Coping with a Widow's Grief: An Interview with Nita Beshear
Your Name: Nita Beshear
The title of the book:
Beyond the Grief: A Widow’s Survival Guide
Published by Bear and Butterfly (my own company), Self-help and inspirational book.
How long have you been a writer?
Good question. I started writing for money in 1981 for our newspaper. Took a long break for personal reasons. Returned to writing for pay/publication in 2009 when I wrote my first book, Devoted to Quilting.
What was your biggest obstacle in getting your book published and how did your overcome it?
I was my biggest obstacle. My insecurities slowed me down the most. I didn’t think the book was well written (grammar rules and I don’t often hang out together), I didn’t know anything about self-publishing; was afraid of it. How did I get over it? I hired an editor to polish my prose. Not to say there aren’t still glitches we missed, but I felt better about sounding professional. A couple of friends encouraged me to just go ahead and “hit send.” In the early morning hours, after my good sense went to bed and I was still awake, I published it.
How did you end up getting your book published?
I went with self-publishing because I wrote the book to be an ebook first, and a print book second. I had a mentor/teacher who encouraged me to write the ebook.
How did you get the idea for your book?
Several of my widow friends encouraged me. They would ask me questions about how they were feeling, or how they should handle a certain issue. While I was no expert, I could tell them what I or others had done. I thought maybe other women might need the same encouragement. Also, after my husband died, I didn’t have access to the internet, and our local library only had clinical, doctor-type books on grief, I wanted something more personal. That’s what I tried to write, a personal book of suggestions, from one widow to another.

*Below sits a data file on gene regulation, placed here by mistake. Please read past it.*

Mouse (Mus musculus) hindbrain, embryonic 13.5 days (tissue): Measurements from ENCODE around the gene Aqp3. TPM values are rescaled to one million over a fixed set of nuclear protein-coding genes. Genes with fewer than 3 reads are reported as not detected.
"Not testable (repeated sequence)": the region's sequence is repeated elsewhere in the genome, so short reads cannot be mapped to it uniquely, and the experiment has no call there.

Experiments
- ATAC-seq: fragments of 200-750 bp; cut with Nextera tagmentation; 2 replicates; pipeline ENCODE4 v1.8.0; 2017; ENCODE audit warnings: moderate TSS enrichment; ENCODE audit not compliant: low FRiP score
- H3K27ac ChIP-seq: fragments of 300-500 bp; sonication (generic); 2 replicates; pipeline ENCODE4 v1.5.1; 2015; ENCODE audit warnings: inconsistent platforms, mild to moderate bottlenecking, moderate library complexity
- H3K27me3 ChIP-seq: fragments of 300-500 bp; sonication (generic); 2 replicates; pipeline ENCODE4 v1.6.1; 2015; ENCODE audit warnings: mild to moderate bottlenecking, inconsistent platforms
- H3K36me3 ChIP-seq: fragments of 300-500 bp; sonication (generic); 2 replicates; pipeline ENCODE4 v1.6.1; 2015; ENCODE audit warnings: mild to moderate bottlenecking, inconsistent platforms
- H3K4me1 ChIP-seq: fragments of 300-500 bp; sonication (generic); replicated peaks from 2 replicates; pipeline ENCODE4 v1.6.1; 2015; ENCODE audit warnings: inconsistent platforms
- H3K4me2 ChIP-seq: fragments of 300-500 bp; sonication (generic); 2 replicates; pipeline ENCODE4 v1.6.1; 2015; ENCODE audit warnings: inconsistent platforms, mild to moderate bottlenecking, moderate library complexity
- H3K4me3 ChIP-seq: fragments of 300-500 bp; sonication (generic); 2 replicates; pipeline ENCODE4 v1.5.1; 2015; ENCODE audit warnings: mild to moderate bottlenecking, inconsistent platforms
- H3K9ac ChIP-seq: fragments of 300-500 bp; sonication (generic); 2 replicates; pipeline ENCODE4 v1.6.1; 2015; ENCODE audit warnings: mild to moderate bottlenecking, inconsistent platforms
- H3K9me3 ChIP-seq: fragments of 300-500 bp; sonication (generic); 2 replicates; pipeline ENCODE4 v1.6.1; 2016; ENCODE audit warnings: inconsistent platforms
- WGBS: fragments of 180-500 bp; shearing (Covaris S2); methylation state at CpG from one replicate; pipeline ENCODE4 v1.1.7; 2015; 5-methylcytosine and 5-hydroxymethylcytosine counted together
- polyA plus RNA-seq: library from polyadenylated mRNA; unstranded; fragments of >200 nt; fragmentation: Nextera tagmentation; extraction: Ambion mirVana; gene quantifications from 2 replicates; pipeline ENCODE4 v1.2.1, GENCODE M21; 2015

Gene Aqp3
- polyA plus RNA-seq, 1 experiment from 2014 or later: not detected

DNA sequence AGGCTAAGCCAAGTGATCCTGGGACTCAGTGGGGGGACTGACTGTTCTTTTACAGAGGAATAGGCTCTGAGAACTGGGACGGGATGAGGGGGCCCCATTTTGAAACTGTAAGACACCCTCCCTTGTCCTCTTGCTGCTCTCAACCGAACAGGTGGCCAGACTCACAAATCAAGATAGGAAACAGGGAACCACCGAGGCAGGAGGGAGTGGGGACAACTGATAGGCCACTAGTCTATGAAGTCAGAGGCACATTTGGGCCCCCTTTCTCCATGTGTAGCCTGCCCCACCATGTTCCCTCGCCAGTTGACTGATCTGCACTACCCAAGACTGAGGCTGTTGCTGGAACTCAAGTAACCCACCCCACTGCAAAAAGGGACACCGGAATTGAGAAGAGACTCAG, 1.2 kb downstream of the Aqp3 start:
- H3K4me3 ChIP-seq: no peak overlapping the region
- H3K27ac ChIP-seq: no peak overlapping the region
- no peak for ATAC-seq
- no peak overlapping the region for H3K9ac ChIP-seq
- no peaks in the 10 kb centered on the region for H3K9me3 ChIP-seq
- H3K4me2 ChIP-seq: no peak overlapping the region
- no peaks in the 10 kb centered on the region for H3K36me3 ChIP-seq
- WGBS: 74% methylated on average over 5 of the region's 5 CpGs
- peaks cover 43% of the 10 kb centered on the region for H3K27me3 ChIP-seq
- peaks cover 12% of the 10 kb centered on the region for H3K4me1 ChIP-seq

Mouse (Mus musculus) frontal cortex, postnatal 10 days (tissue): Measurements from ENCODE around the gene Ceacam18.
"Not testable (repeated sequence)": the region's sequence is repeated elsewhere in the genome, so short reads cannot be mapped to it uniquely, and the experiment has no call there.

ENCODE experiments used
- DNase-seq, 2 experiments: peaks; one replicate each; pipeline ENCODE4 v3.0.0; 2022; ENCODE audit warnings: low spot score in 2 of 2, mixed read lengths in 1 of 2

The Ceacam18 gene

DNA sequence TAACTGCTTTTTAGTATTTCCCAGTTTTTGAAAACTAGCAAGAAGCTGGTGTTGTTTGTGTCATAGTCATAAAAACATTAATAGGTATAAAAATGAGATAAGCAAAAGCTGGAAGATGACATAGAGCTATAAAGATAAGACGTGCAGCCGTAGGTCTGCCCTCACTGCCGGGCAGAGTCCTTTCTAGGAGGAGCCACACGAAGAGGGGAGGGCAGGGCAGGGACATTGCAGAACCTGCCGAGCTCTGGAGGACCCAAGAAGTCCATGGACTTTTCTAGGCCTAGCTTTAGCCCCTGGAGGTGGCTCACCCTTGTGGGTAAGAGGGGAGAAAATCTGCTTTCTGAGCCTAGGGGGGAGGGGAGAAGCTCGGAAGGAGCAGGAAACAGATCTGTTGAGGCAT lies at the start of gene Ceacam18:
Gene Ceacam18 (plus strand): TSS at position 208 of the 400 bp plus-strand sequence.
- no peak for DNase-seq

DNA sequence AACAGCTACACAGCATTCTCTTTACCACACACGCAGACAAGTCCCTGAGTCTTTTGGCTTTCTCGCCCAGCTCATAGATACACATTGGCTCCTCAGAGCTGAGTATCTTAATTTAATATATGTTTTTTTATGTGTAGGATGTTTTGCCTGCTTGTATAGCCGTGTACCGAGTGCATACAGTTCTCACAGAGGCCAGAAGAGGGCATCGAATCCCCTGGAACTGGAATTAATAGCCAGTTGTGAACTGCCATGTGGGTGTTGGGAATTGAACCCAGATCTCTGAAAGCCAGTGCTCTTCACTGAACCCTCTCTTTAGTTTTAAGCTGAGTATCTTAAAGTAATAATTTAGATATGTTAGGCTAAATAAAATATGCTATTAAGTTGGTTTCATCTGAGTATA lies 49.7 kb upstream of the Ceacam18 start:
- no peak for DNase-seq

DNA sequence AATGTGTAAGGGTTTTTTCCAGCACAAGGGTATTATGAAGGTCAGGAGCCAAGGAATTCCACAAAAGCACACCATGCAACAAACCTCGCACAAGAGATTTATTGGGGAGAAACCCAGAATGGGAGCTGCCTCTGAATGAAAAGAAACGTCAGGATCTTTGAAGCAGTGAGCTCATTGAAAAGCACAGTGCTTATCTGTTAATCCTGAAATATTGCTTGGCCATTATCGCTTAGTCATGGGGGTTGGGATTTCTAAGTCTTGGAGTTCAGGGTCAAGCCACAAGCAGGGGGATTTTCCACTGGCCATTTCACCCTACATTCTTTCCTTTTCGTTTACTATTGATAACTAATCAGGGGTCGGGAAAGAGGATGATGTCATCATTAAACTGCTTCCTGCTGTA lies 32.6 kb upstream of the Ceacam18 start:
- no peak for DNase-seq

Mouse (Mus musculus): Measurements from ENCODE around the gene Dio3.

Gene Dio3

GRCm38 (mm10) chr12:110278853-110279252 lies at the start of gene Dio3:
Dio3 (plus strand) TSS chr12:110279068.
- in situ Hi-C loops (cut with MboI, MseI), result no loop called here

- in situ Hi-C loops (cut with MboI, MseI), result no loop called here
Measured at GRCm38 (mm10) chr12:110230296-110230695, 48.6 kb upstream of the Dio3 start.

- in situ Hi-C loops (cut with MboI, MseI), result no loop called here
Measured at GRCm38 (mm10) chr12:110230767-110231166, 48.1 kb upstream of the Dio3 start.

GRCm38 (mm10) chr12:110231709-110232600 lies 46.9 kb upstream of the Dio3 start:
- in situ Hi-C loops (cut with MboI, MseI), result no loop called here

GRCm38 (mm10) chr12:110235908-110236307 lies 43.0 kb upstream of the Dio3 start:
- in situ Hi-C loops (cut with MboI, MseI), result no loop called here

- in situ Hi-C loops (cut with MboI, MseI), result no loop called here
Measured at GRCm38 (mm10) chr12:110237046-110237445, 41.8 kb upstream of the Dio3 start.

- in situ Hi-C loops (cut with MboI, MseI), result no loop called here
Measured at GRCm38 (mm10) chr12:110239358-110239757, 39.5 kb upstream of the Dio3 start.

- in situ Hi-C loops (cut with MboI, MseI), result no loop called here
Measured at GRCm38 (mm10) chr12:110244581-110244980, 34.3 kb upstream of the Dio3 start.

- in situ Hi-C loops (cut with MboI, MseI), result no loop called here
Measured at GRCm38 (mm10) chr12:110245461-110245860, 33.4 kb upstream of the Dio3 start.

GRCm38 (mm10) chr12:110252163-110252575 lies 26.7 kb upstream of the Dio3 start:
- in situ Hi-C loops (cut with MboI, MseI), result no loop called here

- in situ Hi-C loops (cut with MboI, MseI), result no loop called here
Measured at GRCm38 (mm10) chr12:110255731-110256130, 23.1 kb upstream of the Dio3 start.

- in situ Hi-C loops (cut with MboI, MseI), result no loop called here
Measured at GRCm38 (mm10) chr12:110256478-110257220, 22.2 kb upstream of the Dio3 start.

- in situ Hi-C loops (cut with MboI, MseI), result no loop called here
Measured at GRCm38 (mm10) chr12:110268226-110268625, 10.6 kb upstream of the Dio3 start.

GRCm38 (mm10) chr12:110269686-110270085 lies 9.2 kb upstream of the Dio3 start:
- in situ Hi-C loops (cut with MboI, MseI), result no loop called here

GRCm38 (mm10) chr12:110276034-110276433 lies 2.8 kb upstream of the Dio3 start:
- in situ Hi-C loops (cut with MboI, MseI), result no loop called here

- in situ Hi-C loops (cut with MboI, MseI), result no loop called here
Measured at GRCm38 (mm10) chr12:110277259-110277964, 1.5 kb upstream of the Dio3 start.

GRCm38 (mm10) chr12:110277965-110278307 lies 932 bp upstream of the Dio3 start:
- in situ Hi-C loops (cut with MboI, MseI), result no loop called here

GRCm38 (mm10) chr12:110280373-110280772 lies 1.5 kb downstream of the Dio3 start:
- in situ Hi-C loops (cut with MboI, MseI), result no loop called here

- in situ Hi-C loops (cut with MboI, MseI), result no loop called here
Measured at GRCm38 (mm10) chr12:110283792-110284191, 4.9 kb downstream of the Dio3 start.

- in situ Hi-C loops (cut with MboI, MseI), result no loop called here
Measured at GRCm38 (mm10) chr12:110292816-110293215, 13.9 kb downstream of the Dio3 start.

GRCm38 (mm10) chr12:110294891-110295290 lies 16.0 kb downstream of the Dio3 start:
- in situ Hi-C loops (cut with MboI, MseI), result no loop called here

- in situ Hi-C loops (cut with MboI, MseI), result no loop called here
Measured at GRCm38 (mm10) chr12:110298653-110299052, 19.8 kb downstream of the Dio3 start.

What is the most important lesson you learned as an author?
Schedules are important, in life and in writing. They don’t have to be carved in stone, and they can be fluid, but to have some sort of schedule to fall back on helps. A schedule, even a loose one, keeps me moving forward.
What genres do you write in? If more than one, how do you balance them?
I write both fiction and nonfiction. The fiction, to date, is what I call women’s western. They are more western than historical. They are set in the 1870-1920’s in the western part of the United States. Most often in Indian Territory or Oklahoma (for the later years) and I’m not against the woman handling a gun if the need arises. My nonfiction tend to be inspirational, the quilt devotionals and this self-help. I balance by writing one thing at a time. If I must work on two projects during the same time period, one gets its own day, or at least time of day, morning for one, evening for the other.
What are some of your other books we might want to check out?
Devoted to Quilting, Devoted to Quilting 2 and the anthology, Romance, The Spice of Life, which has my story, "Muskadine Love."
What else do you do besides write books?
You mean, besides being a mom and grandmom? I sew and quilt. I am the Southeast Oklahoma representative for Quilts of Valor. I’m a member of Toastmasters International, I read, in the summer I enjoy time in the pool. When it becomes necessary, I do housework.